Lewis begins the novel with a vivid portrait of Carol: "On a hill by the Mississippi where Chippewas camped two generations ago, a girl stood in relief against the cornflower blue of the Northern sky." As the English novelist E.M. Forster noted, Lewis largely functions as a photographic writer by creating carefully detailed images that seem as real as snapshots. Lewis paints another remarkable picture of the train's passengers as he describes the characters' appearance and mannerisms.

Lewis's strength as a writer lies in his ability to set a particular scene more than to tell the story. Throughout the novel, he carefully recreates town life down to its smallest detail. The setting of Gopher Prairie, stemming from Lewis's focus on recreating a particular place at a particular time, often overshadows the plot and main characters. In fact, many have criticized the novel for lacking a coherently sketched plot. Instead, the plot combines a series of episodes—Lewis's snapshots—into what amounts to a photographic album. After all, the novel contains many chapters that are further divided into several sub-sections.

Throughout the novel, Lewis references the influence of the past on the present. As Carol realizes later, many Midwesterners retain the conservatism and pioneer spirit of their ancestors. Carol, on the other hand, strikes us as a remarkably modern woman for her time. She chooses a profession rather than marriage, takes an interest in intellectual subjects (books, music, and art) and holds liberal opinions about contemporary social issues (labor unions and women's rights, among others). In the first paragraph of the novel, Carol thinks only about the present (her classes) rather than the past (the Chippewas and the Yankee fur traders).

The first chapter provides an insight into Carol's personality and her family background. The fact that she holds many unconventional opinions may be explained by the fact that she has had an unconventional upbringing. Carol strikes us as a dreamer, and she may even strike us as somewhat silly. After all, she imagines transforming villages by building Georgian houses and Japanese bungalows. She goes overboard dreaming about how she can attempt to change society. We immediately sense, therefore, that she is destined to find that reality can never measure up to her dreams. While Carol's dreaminess may be one of her main character flaws, she still possesses many admirable traits, such as her enthusiasm for life and optimistic spirit.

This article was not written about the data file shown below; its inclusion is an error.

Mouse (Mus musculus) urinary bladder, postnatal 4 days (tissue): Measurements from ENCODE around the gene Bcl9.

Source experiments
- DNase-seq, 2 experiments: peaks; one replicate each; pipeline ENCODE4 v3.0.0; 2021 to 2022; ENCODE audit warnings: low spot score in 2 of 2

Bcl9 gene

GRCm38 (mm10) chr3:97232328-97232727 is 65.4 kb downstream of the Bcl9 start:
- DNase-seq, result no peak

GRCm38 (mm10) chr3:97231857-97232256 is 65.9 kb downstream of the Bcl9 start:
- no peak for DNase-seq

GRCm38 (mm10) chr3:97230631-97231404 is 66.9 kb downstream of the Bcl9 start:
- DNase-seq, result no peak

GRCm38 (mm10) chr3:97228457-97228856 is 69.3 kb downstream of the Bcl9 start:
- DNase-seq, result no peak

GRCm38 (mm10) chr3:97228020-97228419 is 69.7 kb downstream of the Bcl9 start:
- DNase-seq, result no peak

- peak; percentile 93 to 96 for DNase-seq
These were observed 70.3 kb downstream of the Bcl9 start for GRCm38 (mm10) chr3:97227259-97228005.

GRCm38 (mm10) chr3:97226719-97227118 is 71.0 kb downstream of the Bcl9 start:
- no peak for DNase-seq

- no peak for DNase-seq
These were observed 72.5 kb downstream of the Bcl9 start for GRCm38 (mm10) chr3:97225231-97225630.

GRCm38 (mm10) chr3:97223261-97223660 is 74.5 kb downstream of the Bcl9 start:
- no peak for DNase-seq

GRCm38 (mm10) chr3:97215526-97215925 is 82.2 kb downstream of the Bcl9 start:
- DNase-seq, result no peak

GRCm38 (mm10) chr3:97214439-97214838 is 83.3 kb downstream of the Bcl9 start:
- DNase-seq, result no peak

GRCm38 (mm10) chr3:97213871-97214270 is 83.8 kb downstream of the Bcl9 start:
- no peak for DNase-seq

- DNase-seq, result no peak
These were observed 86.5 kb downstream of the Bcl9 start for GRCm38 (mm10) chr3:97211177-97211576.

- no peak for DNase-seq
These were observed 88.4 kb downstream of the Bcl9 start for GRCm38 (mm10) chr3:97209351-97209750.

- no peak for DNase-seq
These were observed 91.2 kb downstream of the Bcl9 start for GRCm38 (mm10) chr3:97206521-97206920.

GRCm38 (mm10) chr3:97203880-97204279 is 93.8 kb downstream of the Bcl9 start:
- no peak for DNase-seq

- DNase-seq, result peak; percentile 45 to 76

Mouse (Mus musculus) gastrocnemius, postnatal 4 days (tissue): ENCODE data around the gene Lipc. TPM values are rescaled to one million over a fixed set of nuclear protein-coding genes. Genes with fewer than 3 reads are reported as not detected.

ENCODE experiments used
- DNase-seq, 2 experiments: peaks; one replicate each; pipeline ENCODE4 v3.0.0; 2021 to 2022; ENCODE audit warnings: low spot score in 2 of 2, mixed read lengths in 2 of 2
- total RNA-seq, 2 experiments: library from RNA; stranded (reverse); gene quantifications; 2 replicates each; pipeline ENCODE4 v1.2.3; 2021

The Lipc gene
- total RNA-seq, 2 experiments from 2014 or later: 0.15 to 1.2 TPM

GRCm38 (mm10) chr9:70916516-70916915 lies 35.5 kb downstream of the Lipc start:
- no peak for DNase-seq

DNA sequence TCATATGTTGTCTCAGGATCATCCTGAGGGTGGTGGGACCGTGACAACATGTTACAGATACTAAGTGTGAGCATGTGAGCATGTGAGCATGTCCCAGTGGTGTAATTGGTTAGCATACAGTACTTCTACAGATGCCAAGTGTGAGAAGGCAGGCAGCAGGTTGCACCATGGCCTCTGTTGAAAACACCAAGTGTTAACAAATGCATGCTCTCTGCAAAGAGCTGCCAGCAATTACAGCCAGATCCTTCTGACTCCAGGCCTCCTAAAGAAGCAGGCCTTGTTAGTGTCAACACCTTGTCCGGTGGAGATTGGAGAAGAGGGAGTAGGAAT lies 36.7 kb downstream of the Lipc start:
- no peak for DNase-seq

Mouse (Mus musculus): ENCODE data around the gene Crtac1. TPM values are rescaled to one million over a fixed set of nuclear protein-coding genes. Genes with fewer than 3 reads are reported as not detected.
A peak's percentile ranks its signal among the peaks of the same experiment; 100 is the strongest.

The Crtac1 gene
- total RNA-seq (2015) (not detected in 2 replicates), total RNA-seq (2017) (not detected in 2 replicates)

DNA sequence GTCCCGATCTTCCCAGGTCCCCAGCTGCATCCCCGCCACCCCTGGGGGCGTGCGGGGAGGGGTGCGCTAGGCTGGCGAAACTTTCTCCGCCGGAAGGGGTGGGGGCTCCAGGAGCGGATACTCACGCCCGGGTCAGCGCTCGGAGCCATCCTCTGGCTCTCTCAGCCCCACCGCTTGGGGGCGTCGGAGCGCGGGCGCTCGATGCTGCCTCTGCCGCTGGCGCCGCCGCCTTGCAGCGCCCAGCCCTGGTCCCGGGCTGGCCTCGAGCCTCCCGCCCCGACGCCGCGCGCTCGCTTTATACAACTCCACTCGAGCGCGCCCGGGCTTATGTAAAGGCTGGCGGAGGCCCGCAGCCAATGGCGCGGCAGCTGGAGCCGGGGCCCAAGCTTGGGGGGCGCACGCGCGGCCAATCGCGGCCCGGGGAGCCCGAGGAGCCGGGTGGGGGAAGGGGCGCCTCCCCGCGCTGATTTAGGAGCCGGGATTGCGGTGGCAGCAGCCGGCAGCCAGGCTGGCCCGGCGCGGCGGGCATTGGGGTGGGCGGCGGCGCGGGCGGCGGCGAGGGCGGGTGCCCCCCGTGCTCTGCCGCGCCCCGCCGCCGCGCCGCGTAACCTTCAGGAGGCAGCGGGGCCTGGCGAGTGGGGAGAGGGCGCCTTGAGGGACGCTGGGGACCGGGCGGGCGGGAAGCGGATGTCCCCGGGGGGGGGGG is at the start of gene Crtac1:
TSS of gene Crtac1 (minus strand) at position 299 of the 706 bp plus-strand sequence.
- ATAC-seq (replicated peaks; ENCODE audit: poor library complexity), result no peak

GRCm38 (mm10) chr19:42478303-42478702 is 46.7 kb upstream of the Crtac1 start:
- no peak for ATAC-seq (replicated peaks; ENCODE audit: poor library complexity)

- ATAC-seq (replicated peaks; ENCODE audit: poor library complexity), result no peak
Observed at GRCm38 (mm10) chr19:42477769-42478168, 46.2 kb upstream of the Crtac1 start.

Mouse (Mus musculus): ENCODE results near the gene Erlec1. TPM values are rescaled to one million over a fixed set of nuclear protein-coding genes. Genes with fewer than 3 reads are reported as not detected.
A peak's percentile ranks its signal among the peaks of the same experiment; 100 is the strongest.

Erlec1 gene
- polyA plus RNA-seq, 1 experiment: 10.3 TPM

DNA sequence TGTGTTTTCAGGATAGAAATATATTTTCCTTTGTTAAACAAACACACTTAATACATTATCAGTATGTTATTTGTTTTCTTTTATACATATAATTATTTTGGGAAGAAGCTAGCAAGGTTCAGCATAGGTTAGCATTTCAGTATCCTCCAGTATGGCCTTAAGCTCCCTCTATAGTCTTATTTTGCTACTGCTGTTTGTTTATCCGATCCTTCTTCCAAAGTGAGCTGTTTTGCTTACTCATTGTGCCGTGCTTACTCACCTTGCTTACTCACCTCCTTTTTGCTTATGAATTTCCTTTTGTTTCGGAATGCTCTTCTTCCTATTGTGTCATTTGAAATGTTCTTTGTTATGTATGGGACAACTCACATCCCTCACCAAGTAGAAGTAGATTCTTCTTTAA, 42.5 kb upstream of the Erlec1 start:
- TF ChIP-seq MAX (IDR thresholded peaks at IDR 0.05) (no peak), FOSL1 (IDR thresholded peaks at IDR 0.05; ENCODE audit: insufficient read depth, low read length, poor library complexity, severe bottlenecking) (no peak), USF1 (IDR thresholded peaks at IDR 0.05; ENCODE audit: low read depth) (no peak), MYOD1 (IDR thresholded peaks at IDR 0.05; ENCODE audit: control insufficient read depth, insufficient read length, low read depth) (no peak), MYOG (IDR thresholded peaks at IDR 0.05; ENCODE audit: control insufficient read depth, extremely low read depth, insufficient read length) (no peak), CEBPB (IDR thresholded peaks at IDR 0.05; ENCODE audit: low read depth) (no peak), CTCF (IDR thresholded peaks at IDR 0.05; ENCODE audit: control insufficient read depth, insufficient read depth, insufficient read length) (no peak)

In the preface to the novel, Lewis writes, "This is America—a town of a few thousand, in a region of wheat and corn and dairies and little groves. [Gopher Prairie's] Main Street is the continuation of Main Streets everywhere." In Main Street, therefore, Gopher Prairie represents a microcosm of America in the early 1900s, as Lewis creates many characters as caricatures or types rather than as individuals. For many Americans in the early 1900s, the "Norman Rockwell" image of small-town America represented the best aspects of the nation's culture. However, Lewis satirizes such an image of small-town America throughout the novel. To him, Gopher Prairie represents the narrow- mindedness and old-fashioned conservatism of America. Carol, on the other hand, embodies the spirit of the Progressive movement in America in the early 1900s, under the banner of which many people took an interest in social issues, such as the labor movement and women's rights movement. Carol, in short, represents change. It is not surprising, then, that throughout the novel she finds herself out of place in Gopher Prairie—a place that resists change.

In Chapter 3, Lewis highlights the differences between Carol's and Kennicott's perceptions. While Carol sees the people on the train as poor and ignorant, Kennicott sees them as content and well off. Carol takes an interest in aesthetics while Kennicott interests himself in material things. Throughout the novel, we see that Kennicott does not feel the need for change like Carol does. The two characters, then, represent the two major groups of people in America in the early 1900s: those who supported change and those who resisted it. While perhaps the primary theme in Main Street regards Carol's rebellion against Gopher Prairie, the secondary theme of marriage examines the realities and compromises of marriage—compared to the illusions of romance—throughout the novel.